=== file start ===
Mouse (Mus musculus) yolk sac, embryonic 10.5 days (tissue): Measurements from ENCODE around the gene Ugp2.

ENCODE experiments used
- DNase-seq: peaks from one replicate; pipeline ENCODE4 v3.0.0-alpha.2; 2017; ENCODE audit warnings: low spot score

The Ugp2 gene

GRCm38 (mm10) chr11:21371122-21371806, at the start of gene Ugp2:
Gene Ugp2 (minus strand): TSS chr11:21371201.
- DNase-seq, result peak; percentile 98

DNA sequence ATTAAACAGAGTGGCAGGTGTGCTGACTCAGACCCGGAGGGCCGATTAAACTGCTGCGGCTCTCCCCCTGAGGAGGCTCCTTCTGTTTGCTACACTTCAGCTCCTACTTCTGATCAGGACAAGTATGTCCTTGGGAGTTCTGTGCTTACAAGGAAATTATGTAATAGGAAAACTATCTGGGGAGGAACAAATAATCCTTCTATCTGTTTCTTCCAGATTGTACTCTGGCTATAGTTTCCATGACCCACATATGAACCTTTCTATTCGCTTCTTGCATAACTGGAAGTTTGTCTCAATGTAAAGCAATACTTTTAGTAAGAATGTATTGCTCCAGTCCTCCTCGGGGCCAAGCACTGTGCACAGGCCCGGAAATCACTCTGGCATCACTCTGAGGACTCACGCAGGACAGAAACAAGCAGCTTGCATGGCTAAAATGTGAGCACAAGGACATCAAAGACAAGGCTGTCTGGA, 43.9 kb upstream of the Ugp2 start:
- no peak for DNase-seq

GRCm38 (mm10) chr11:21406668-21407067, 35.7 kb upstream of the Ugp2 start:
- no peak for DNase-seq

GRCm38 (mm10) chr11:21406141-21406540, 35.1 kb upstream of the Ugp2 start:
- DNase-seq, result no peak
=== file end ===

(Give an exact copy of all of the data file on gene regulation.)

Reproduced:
Mouse (Mus musculus) yolk sac, embryonic 10.5 days (tissue): Measurements from ENCODE around the gene Ugp2.

ENCODE experiments used
- DNase-seq: peaks from one replicate; pipeline ENCODE4 v3.0.0-alpha.2; 2017; ENCODE audit warnings: low spot score

The Ugp2 gene

GRCm38 (mm10) chr11:21371122-21371806, at the start of gene Ugp2:
Gene Ugp2 (minus strand): TSS chr11:21371201.
- DNase-seq, result peak; percentile 98

DNA sequence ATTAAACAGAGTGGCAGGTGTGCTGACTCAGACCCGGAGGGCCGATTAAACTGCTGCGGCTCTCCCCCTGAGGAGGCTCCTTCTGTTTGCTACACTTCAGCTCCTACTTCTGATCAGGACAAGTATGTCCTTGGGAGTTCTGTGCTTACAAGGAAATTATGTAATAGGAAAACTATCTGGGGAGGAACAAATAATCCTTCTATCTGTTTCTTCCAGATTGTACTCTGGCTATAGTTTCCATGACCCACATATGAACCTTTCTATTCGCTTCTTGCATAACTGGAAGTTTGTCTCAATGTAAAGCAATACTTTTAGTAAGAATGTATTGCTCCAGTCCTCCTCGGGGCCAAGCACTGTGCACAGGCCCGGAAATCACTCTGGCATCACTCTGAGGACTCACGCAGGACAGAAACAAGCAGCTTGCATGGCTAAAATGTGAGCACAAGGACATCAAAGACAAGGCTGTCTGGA, 43.9 kb upstream of the Ugp2 start:
- no peak for DNase-seq

GRCm38 (mm10) chr11:21406668-21407067, 35.7 kb upstream of the Ugp2 start:
- no peak for DNase-seq

GRCm38 (mm10) chr11:21406141-21406540, 35.1 kb upstream of the Ugp2 start:
- DNase-seq, result no peak